Today I Learn… I make a point of learning something new everyday. This is what I learn each day

1, Mar 21, 2011

Developing Your Emotional Intelligence, Part 16

Filed under: Emotional Intelligence — admin @ 12:08 am

The interconnection of genetics and temperament.
Genetics and temperament influence the level of one’s emotional intelligence in a variety of ways.
(1) A higher rate of activity in the amygdala is associated with timidity and fearfulness.
(2) Brain wave patterns classify individuals as tending toward cheerfulness or melancholy.
(3) Overly sensitive and fearful children often grow into shy adults.

As all parents can attest, every baby is different. Some are naturally easy and seldom cry, while others are easily upset. These early indications of temperament often stick for life — the easy and bold babies become social and popular adults, while the timid and fearful babies grow into shy, anxious and timid adults.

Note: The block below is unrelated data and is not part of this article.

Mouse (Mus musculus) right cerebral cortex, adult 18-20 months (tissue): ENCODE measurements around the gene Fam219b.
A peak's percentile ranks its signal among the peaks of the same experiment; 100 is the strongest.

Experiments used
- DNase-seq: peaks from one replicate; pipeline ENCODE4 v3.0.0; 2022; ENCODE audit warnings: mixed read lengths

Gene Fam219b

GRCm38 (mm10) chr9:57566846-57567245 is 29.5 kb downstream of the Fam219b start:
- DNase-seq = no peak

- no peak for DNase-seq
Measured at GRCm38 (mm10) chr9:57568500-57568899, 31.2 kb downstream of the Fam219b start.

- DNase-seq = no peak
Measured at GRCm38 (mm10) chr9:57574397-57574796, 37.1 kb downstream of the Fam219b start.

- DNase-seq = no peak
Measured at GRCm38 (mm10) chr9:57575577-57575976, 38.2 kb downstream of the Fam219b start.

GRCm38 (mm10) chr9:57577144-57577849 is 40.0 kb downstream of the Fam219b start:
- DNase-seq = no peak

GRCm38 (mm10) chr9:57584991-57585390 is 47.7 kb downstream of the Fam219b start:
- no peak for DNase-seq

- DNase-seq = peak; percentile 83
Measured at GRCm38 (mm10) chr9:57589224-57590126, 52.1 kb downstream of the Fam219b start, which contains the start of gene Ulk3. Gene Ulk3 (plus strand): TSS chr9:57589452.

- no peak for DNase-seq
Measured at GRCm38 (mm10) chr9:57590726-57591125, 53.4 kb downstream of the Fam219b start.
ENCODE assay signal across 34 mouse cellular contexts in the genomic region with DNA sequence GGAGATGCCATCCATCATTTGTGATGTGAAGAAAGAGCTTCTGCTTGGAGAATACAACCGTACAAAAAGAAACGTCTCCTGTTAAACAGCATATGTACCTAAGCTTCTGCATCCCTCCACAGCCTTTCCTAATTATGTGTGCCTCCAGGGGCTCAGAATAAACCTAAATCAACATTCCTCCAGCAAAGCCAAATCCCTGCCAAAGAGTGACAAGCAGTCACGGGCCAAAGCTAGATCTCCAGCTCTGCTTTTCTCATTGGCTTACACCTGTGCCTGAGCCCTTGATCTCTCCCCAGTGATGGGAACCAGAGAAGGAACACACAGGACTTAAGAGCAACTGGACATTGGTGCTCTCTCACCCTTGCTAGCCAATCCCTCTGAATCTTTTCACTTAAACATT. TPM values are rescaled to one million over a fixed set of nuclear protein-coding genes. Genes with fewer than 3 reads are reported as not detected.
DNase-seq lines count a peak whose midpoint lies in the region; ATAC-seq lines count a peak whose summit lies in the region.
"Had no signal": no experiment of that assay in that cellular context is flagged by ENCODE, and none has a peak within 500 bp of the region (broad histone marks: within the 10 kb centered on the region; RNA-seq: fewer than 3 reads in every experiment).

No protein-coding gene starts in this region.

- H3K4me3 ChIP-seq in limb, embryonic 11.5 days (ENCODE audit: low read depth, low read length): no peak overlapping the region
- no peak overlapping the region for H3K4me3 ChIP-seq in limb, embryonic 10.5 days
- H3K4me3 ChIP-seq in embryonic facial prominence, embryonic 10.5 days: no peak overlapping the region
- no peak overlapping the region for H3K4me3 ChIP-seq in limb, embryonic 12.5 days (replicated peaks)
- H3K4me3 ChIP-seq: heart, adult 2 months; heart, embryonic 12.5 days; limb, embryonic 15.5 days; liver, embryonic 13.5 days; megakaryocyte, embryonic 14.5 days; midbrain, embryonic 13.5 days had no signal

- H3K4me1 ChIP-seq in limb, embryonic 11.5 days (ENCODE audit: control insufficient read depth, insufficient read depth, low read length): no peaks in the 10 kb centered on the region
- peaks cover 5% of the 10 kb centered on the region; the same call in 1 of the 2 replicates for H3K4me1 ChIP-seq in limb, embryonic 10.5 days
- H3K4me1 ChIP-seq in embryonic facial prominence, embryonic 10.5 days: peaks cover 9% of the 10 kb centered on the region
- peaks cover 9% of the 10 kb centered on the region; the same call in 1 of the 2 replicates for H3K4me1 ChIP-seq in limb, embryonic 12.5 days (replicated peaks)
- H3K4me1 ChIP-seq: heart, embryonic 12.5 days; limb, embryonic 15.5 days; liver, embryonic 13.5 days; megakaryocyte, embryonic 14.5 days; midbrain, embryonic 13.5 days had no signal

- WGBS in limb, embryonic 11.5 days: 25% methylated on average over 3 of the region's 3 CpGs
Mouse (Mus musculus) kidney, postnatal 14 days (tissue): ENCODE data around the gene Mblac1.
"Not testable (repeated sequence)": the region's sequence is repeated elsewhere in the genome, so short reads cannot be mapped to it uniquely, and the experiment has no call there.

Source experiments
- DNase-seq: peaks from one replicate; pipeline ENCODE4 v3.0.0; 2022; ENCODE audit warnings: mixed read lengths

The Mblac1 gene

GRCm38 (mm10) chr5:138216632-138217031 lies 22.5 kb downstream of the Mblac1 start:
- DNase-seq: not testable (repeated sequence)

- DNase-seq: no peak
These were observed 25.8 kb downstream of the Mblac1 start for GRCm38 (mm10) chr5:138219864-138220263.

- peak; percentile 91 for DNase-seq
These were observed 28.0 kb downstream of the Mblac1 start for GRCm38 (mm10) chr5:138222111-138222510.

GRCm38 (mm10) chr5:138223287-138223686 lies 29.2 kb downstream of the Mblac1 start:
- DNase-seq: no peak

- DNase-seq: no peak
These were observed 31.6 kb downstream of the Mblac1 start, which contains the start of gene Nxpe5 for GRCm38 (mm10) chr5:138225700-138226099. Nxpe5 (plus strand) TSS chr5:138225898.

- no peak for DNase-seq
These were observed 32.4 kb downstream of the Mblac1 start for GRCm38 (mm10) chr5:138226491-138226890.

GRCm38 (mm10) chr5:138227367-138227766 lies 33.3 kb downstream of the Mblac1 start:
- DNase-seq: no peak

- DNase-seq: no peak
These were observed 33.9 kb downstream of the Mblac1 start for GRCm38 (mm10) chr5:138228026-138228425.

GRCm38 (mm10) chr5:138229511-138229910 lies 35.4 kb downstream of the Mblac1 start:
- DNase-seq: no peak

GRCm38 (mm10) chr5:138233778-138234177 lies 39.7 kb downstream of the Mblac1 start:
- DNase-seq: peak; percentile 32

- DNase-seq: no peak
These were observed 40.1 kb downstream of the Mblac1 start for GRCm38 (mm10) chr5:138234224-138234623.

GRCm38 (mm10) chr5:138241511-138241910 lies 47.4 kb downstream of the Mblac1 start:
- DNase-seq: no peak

Genetics do affect emotional literacy. Every individual is “hard wired” with a genetic predisposition for a certain temperament. However, while temperament has a biological basis, it can be altered.

(a) Genetic response to stress:
Timid babies exhibit greater reactions to stress than bold babies; their hearts beat faster when faced with strange situations. They treat any new person or circumstance as a threat.

(b) Amygdala activity and temperament:
The amygdala of a timid baby is more easily aroused than that of a bold baby; the nervous system activates the amygdala more quickly. On the other hand, the amygdala of an outgoing baby is less excitable; the nervous system has a higher threshold before activating the amygdala.

(c) Parental influence on temperament:
Parents can moderate a timid baby’s fearfulness by settling firm limits and insisting on obedience. Parents who are lenient and indirect with timid babies tend to reinforce their fearfulness, making it more difficult for them to become outgoing adults. This is so true, as I have witnessed cases of timid babies being pampered into timid, shy and unhappy adults.

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